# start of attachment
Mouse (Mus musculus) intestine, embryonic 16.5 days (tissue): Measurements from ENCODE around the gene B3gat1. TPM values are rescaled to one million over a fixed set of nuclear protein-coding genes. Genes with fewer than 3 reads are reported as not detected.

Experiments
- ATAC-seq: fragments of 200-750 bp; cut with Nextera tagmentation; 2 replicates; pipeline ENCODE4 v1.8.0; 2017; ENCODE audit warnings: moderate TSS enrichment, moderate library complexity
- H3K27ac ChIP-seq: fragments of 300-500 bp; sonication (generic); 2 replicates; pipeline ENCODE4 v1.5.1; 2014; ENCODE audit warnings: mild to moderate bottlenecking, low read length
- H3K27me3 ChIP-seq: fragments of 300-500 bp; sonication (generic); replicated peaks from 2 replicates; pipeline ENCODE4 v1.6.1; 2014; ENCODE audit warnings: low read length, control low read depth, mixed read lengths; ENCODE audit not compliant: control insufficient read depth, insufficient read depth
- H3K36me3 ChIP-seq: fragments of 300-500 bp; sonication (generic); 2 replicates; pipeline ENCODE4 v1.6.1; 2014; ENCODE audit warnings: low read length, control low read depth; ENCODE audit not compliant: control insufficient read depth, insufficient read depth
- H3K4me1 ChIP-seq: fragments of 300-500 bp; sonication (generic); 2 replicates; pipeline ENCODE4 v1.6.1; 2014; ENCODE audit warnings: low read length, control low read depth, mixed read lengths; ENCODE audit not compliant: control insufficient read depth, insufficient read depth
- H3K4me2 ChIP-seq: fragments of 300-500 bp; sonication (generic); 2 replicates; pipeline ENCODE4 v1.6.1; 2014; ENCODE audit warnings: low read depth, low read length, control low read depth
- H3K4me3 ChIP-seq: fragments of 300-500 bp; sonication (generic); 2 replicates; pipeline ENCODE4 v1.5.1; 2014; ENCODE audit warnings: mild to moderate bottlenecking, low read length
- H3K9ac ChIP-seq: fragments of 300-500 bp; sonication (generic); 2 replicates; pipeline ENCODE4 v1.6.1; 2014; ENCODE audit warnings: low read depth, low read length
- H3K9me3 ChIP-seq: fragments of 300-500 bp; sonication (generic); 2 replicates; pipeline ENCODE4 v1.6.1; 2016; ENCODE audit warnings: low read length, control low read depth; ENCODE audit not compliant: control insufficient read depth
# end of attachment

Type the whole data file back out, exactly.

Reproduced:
Mouse (Mus musculus) intestine, embryonic 16.5 days (tissue): Measurements from ENCODE around the gene B3gat1. TPM values are rescaled to one million over a fixed set of nuclear protein-coding genes. Genes with fewer than 3 reads are reported as not detected.

Experiments
- ATAC-seq: fragments of 200-750 bp; cut with Nextera tagmentation; 2 replicates; pipeline ENCODE4 v1.8.0; 2017; ENCODE audit warnings: moderate TSS enrichment, moderate library complexity
- H3K27ac ChIP-seq: fragments of 300-500 bp; sonication (generic); 2 replicates; pipeline ENCODE4 v1.5.1; 2014; ENCODE audit warnings: mild to moderate bottlenecking, low read length
- H3K27me3 ChIP-seq: fragments of 300-500 bp; sonication (generic); replicated peaks from 2 replicates; pipeline ENCODE4 v1.6.1; 2014; ENCODE audit warnings: low read length, control low read depth, mixed read lengths; ENCODE audit not compliant: control insufficient read depth, insufficient read depth
- H3K36me3 ChIP-seq: fragments of 300-500 bp; sonication (generic); 2 replicates; pipeline ENCODE4 v1.6.1; 2014; ENCODE audit warnings: low read length, control low read depth; ENCODE audit not compliant: control insufficient read depth, insufficient read depth
- H3K4me1 ChIP-seq: fragments of 300-500 bp; sonication (generic); 2 replicates; pipeline ENCODE4 v1.6.1; 2014; ENCODE audit warnings: low read length, control low read depth, mixed read lengths; ENCODE audit not compliant: control insufficient read depth, insufficient read depth
- H3K4me2 ChIP-seq: fragments of 300-500 bp; sonication (generic); 2 replicates; pipeline ENCODE4 v1.6.1; 2014; ENCODE audit warnings: low read depth, low read length, control low read depth
- H3K4me3 ChIP-seq: fragments of 300-500 bp; sonication (generic); 2 replicates; pipeline ENCODE4 v1.5.1; 2014; ENCODE audit warnings: mild to moderate bottlenecking, low read length
- H3K9ac ChIP-seq: fragments of 300-500 bp; sonication (generic); 2 replicates; pipeline ENCODE4 v1.6.1; 2014; ENCODE audit warnings: low read depth, low read length
- H3K9me3 ChIP-seq: fragments of 300-500 bp; sonication (generic); 2 replicates; pipeline ENCODE4 v1.6.1; 2016; ENCODE audit warnings: low read length, control low read depth; ENCODE audit not compliant: control insufficient read depth